The latest leukemia drug cuts death risks by 36%, study finds

Leukemia pill cuts death risks by 36% for tens of thousands of people with a hard-to-treat form of the cancer, study finds

  • About 21,000 people are diagnosed with a form of leukemia called AML every year
  • Half of them will have recurring cancer 
  • Gilteritinib, approved in November, safely treats AML relapses and improves survival rates by 36 percent, a new University of Pennsylvania study found
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A newly FDA-approved leukemia drug lowers death risks by more than a third for patients whose cancers came back or were never fully cured, a new study reveals.

Over 21,000 Americans are diagnosed with a form of the cancer called acute myeloid leukemia (AML) annually, and about half of them have relapses of the disease.

Their best chance at a cure is a bone marrow transplant, but it only cures between 25 and 50 percent of patients – if they even survive long enough to receive the live-saving stem cells.

But in November 2018, the Food and Drug Administration approved targeted drug called gilteritinib to treat these patients, and a new University of Pennsylvania study found that it gives them better odds at surviving longer.

A new drug for recurrent acute myeloid leukemia (AML, pictured), called gilteritinib, gives patients a 36 percent lower risk of dying from the hard-to-treat cancer, a new study found   

‘We’re very excited about the survivals we’ve seen,’ lead study author Dr Alexander Perl, a professor of oncology and hematology at the University of Pennsylvania’s Perelman School of Medicine told Daily Mail Online.

He and his research team treated patients with a certain genetic mutation that makes their AML more likely to recur and harder to treat.

The three-year survival rate for people who have this kind of leukemia – FLT3-ITD positive AML – is just 44 percent.

A treatment specific to this subset of AML, approved in 2017, has helped to keep the cancer in check, but hasn’t proven to be a cure.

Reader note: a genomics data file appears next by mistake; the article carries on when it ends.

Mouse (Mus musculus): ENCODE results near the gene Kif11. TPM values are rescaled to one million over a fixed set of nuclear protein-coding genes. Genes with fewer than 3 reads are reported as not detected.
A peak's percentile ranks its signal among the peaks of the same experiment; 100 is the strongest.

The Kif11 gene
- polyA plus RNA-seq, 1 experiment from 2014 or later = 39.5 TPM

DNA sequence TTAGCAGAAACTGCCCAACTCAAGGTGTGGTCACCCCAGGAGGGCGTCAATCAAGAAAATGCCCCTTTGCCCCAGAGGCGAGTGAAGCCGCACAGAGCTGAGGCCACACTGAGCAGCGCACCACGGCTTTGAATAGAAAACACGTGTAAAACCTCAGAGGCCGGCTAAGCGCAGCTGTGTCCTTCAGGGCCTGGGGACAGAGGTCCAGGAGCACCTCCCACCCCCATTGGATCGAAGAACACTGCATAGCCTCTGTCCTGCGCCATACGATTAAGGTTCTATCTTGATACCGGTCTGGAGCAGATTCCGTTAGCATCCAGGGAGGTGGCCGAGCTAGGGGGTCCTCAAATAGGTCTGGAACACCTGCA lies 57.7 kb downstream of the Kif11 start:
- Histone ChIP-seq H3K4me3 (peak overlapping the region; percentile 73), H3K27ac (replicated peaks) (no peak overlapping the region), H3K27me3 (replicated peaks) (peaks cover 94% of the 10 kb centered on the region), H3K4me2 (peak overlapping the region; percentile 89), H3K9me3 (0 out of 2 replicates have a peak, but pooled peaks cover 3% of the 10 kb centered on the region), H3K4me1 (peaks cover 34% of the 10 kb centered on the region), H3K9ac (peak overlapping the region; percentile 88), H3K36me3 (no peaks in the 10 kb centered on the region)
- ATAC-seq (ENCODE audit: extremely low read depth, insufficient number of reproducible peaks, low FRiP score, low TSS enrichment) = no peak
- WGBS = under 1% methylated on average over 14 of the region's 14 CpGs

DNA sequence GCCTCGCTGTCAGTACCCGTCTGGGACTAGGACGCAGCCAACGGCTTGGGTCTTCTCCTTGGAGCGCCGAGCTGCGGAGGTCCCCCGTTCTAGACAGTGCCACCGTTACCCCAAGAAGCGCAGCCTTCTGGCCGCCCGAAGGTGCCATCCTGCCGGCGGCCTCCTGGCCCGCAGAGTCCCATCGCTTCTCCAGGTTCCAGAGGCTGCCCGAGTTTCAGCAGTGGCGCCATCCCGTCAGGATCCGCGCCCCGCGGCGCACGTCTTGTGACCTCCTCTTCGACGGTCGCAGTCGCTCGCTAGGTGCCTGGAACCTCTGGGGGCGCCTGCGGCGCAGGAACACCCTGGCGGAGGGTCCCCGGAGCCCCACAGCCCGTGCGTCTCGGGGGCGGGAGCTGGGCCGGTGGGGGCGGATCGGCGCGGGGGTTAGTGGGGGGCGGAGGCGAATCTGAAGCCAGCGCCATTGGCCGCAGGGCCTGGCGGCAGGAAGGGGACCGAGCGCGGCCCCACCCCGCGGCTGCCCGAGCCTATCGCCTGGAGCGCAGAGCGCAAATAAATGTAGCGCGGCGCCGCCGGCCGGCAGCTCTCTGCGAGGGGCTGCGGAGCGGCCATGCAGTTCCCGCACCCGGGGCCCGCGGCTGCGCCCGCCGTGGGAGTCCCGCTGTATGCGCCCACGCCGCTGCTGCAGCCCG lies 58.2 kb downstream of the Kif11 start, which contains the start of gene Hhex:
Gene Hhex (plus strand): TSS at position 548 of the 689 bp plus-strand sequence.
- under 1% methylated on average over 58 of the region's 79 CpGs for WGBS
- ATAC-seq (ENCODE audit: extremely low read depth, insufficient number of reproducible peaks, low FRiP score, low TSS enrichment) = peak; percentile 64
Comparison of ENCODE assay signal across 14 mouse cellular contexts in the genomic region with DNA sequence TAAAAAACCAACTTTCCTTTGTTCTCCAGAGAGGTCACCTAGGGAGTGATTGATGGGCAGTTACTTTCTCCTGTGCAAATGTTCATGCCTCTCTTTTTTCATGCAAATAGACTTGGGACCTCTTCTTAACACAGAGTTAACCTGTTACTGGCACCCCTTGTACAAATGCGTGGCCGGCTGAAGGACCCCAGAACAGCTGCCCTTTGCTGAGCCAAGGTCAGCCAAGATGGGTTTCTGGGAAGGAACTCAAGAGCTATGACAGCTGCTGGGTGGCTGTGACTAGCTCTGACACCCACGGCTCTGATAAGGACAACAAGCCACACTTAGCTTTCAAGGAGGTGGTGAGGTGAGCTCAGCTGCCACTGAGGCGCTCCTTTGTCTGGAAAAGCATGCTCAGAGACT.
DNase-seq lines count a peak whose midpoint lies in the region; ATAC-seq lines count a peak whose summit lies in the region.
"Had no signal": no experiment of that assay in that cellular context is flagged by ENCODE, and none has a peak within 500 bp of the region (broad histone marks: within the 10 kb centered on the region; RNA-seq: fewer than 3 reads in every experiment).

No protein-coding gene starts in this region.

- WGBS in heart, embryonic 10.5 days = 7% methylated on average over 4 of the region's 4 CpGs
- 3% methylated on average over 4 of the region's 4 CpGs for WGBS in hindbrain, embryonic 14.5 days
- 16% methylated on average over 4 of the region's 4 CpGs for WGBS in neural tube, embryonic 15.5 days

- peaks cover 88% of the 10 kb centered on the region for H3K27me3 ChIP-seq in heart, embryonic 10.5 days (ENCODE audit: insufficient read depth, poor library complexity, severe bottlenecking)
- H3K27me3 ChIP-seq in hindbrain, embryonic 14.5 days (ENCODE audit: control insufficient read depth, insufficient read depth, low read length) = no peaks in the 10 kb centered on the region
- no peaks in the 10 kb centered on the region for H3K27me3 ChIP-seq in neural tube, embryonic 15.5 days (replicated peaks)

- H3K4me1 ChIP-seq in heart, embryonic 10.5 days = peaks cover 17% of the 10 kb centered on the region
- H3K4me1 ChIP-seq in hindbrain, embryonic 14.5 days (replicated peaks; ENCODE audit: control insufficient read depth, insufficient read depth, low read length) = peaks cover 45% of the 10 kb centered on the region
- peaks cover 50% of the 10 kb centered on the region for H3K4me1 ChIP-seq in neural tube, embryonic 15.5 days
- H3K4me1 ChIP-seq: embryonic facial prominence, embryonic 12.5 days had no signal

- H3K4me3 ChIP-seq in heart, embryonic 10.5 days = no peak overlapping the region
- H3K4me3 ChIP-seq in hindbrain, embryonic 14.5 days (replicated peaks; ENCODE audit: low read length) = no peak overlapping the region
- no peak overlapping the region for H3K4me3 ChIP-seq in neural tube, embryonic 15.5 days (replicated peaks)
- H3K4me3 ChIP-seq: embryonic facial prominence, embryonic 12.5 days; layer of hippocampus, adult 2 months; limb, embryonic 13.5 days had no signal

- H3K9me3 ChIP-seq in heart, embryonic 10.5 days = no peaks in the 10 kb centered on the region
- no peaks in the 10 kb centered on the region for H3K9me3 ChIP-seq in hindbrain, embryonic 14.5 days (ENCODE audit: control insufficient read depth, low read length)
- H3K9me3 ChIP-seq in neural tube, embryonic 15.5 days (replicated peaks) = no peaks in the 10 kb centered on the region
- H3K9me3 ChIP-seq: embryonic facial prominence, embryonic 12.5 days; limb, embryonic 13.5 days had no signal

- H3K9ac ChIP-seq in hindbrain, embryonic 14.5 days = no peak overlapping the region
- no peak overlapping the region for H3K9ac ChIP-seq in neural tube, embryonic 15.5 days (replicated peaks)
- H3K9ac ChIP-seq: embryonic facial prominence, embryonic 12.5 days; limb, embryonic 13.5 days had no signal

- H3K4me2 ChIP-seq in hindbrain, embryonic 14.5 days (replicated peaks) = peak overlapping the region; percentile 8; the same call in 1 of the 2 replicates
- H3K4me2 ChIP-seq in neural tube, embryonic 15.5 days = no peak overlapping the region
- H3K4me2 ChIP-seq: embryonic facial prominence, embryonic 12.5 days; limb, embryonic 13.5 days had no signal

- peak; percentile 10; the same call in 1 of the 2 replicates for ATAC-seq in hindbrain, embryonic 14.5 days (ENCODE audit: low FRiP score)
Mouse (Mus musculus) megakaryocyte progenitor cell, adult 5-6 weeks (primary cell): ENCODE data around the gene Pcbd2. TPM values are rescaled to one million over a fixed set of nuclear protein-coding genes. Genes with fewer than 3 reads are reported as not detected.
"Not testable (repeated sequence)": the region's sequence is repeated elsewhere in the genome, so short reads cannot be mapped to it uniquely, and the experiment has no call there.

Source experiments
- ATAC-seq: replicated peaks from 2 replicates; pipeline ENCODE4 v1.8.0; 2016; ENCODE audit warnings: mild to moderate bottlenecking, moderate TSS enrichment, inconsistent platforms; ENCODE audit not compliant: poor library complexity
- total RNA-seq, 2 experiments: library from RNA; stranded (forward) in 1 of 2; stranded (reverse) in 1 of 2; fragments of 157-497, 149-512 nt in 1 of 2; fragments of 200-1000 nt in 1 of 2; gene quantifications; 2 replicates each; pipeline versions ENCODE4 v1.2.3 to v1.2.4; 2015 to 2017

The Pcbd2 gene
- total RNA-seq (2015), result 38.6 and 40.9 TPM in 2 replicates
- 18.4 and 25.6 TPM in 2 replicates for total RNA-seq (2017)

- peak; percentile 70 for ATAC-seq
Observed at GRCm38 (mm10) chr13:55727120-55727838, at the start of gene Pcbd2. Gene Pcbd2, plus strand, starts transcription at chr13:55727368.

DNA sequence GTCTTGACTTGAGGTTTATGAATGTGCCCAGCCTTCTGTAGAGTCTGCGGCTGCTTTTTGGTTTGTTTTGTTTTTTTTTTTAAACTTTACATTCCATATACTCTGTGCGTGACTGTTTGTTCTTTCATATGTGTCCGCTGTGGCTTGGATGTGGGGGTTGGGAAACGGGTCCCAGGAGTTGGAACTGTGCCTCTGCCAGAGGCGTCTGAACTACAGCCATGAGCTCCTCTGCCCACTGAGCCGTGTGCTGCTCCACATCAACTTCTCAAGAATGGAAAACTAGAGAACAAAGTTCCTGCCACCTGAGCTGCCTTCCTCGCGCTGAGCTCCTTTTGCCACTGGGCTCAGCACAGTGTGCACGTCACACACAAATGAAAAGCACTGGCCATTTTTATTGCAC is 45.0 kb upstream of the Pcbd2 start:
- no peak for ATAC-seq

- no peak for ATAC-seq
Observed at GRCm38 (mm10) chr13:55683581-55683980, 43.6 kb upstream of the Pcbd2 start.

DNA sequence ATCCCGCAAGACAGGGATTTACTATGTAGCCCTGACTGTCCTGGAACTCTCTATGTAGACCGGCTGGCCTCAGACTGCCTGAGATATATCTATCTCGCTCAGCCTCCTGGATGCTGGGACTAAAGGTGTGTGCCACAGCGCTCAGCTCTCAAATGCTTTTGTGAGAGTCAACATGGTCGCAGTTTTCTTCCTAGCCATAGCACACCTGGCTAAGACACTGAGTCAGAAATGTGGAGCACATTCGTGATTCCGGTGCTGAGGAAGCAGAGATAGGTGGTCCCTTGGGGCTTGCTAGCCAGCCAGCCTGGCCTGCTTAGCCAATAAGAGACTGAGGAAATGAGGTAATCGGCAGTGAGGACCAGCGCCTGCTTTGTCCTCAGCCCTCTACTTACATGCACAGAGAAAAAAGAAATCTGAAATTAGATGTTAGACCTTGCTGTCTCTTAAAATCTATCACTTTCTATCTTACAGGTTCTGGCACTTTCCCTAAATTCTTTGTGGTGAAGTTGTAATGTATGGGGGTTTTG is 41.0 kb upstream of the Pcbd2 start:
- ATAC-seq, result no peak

The drug ‘can really help, but as a single agent, it doesn’t induce remission,’ says Dr Perl.

‘We need better drugs than that.

‘Patients stabilize, they feel better…but [the drug] has yucky side effects like nausea, extreme fatigue,’ he explains.

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This has been true for both of the two latest treatments for AML.

‘While all these [effects] are telling us we’re barking up the right tree, they haven’t given us a satisfactory way forward,’ says Dr Perl.

Often these drugs, which run interference the FLT gene mutation that makes the cancer hard to treat, don’t work for very long and the cancer then develops additional mutations.

In short, drugs for this form of AML either worked well, but had terrible side effects, didn’t work for very long, or didn’t target FLT mutations well enough.

‘We wanted a drug that checked all the boxes,’ says Dr Perl.

‘Gilteritinib basically does all those things.

‘It’s very potent and it’s an oral drug, so you can take it once a day at anywhere from 10 to 300 mg doses.’

And many patients don’t have to take it at that highest dosage for gilteritinib to work, making it truly ‘personalized medicine,’ Dr Perl says.

Compared to patients on the standard chemotherapy regimen, those who took gilteritinib survived 66 percent longer, according to the results, presented at this year’s American Association for Cancer Research meeting.

Typically, AML patients have to have regular blood transfusions to give them normal, functioning white blood cells.

It’s a fairly effective, but tiresome way of managing the disease.

But the majority of patient in the gilteritinib trial were able to give up the blood transfusions, and just continue taking their cancer drug at home, instead of getting chemotherapy at a hospital.

All of this suggests the drug should be ‘the new standard of care for this population,’ says Dr Perl.

‘We’ve moved this subgroup from inpatient to outpatient and the toxicity is very compatible with out-patient management,’ he adds.


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